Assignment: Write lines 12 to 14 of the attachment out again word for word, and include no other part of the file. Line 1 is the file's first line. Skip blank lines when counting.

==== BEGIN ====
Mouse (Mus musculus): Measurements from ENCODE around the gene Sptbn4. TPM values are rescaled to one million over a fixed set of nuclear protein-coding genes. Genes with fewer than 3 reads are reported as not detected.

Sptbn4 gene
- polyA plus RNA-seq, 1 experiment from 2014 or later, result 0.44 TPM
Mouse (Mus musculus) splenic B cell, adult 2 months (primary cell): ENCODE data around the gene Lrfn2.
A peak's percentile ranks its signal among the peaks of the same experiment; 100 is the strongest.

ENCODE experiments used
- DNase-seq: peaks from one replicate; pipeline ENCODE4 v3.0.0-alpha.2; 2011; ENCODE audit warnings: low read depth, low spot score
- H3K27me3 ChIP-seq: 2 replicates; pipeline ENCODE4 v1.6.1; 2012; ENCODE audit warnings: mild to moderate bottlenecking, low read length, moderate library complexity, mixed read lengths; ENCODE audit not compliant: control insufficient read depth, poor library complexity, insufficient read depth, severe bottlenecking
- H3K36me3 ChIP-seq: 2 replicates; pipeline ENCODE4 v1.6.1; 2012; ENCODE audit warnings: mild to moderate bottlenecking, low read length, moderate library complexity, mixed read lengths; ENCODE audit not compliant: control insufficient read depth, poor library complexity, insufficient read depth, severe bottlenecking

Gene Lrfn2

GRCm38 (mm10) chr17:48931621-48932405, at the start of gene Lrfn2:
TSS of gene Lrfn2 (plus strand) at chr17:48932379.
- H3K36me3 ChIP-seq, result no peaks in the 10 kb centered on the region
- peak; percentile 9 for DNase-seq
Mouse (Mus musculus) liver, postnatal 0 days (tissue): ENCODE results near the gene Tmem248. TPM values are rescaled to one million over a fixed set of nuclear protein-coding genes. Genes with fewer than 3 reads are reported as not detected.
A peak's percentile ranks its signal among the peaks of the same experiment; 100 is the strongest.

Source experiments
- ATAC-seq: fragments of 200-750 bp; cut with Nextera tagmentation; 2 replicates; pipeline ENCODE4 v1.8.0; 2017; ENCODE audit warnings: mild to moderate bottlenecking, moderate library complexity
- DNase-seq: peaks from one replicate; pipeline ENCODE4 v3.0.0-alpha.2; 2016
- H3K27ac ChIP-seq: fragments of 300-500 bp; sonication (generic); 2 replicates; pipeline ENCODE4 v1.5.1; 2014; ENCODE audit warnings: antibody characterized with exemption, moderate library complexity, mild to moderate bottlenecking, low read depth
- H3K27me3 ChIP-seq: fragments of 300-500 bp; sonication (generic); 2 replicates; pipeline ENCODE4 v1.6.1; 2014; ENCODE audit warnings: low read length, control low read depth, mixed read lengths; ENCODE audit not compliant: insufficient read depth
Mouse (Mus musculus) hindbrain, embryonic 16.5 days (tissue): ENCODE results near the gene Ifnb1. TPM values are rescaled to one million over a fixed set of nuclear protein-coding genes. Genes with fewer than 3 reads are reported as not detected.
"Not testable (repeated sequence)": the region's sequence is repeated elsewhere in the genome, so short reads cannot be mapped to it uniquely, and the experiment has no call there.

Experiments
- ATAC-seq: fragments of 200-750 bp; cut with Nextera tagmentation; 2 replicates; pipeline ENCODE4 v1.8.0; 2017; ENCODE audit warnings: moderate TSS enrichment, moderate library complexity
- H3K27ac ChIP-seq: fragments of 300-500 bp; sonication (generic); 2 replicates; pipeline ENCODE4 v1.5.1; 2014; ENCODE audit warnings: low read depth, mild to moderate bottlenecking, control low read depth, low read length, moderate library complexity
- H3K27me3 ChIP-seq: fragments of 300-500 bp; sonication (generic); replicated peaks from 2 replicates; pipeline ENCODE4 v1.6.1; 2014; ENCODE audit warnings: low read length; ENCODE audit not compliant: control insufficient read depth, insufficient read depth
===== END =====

TSS of gene Lrfn2 (plus strand) at chr17:48932379.
- H3K36me3 ChIP-seq, result no peaks in the 10 kb centered on the region
- peak; percentile 9 for DNase-seq